10 pasos para mantener la salud mental
10 pasos para mantener la salud mental

As for the images of the project, I did not create any. I generated stimuli for different people to send me their responses, such as photographs or videos: a cell phone recording, a screenshot, or stock photos. 


How did you establish contact with these people?

I always work with many people, so I don’t have much trouble inviting people. In this case, most of them were people I had never seen before. For example, some of the images I sent you are the result of sessions with a Chilean performer. We had effortless meetings, I would send them the instructions, and we would coordinate by Whatsapp. Sometimes people asked me to guide them in real-time, although very few needed it. The ten steps are clear and are those typical cliché phrases about mental health that one finds on the Internet, such as: “eat well,” “go to bed early,” “bathe every day,” etc. Part of the work has to do with recognizing that none of that assures mental health, we are all human, and we are much more complex than that.

10 pasos para mantener la salud mental

“Similarly, I observe these people and configure the project from their images; they also observe me in my intimacy. And that intimacy has nothing to do with the fact of being naked. I’m not interested in the hypersexualization of nudity, but in reaching a place where people enter a greater intimacy, beyond nudity.”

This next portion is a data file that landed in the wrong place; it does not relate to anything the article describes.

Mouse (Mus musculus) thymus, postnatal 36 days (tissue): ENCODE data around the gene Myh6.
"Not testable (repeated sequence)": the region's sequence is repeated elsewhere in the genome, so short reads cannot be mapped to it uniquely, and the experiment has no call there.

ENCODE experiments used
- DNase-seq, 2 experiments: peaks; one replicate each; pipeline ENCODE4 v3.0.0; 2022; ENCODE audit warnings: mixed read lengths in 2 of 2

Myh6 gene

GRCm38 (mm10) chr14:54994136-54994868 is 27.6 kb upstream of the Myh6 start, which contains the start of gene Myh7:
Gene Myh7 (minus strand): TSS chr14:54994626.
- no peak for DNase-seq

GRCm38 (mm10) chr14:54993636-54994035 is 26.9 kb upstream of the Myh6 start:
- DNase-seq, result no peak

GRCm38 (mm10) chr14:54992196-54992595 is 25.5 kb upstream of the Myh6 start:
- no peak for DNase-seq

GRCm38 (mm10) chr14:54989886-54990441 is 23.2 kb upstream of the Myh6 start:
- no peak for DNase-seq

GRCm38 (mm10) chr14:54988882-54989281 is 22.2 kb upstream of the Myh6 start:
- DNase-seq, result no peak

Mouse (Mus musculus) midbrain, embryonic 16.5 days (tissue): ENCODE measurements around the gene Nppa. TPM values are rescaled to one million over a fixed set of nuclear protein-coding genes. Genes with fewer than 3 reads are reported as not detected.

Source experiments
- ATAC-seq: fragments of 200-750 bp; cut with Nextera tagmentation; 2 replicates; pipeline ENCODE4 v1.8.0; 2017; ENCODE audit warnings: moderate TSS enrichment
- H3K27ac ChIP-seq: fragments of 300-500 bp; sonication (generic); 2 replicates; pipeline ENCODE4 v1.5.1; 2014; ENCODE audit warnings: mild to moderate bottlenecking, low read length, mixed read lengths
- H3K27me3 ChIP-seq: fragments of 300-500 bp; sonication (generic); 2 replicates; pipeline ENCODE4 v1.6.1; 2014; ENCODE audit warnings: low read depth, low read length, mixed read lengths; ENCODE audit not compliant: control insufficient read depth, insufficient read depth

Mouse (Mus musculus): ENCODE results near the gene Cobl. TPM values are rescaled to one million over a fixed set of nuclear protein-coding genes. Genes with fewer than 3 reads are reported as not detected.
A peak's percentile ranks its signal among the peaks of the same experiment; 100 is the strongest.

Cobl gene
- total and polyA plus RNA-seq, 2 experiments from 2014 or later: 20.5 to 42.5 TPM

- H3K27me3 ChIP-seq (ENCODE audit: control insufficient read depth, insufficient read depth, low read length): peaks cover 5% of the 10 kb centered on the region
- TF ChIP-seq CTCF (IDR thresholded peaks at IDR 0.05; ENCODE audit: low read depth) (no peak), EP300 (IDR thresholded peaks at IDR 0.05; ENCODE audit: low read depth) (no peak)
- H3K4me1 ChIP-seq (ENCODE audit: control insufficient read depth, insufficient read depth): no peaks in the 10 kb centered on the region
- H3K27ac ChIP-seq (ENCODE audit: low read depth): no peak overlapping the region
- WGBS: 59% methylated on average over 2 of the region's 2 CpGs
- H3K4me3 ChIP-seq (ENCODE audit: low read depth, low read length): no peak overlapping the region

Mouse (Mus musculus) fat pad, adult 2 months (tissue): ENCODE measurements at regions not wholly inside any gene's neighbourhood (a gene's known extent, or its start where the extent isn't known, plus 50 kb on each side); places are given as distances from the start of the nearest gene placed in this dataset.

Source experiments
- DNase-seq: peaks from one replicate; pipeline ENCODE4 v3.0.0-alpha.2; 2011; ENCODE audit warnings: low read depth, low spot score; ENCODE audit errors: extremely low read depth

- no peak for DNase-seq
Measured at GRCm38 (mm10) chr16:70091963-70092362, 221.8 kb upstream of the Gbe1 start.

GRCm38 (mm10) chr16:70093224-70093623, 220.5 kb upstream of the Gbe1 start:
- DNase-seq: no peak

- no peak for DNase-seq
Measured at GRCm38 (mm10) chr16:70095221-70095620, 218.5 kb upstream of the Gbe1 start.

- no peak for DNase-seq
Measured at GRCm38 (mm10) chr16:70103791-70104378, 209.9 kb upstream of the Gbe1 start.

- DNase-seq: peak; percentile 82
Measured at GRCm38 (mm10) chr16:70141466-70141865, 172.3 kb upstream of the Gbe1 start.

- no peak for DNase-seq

Ejercicios para el fin del mundo

The fact of working with non-professional photographers gives your proposal a certain punk or low-fi aesthetic. Is that something you actively seek?

 I wanted this work’s erroneous, low-quality, and perhaps even naive photos. I indeed feel a resistance to the world of images. My background is in graphic design: you learn to manage the picture very well so that everything is orderly and in super high resolution. But then I realized the discarded or “bad” images were much more enjoyable. That’s why I like to work with formats like webcams. 

Another project I developed during the pandemic,  Ejercicios para el Fin del Mundo, consists of photographs of my computer screen. Although I photograph people on the other side of the screen, the protagonist here is the pixel, or a tangle of pixels. I never sought that situation others would describe as “good photography.” In Chile, a figure like Sergio Larraín, a staunch defender of the “decisive instant,” when you photograph and everything conspires to make the image perfect: the light, the situation, the person. This Frenchified thinking burdens me, to tell you the truth. I understand that it works for others, and I respect that, but I like images that are not so pleasant that have a certain dirtiness.

Ejercicios para el fin del mundo

Where does this impulse come from?

When I studied photography, I had a typical 35 mm SLR that I used to learn. But at the same time, I started to look for old cameras that I had at home, and with those automatic cameras with a very crude flash, I began to take pictures. Those photos seemed much more interesting than the ones I took with my “official” camera. From there, I began to realize that I had an obsession. I was interested that there was something a little hidden in the images, like a fear that distanced the public instead of bringing them closer or that caused them strangeness. I wanted to explain why this image is here instead of a “good” picture. And to this day, some people see my work and tell me: “Hey, all your photos are pixelated” (laughs). But I’m fine with that.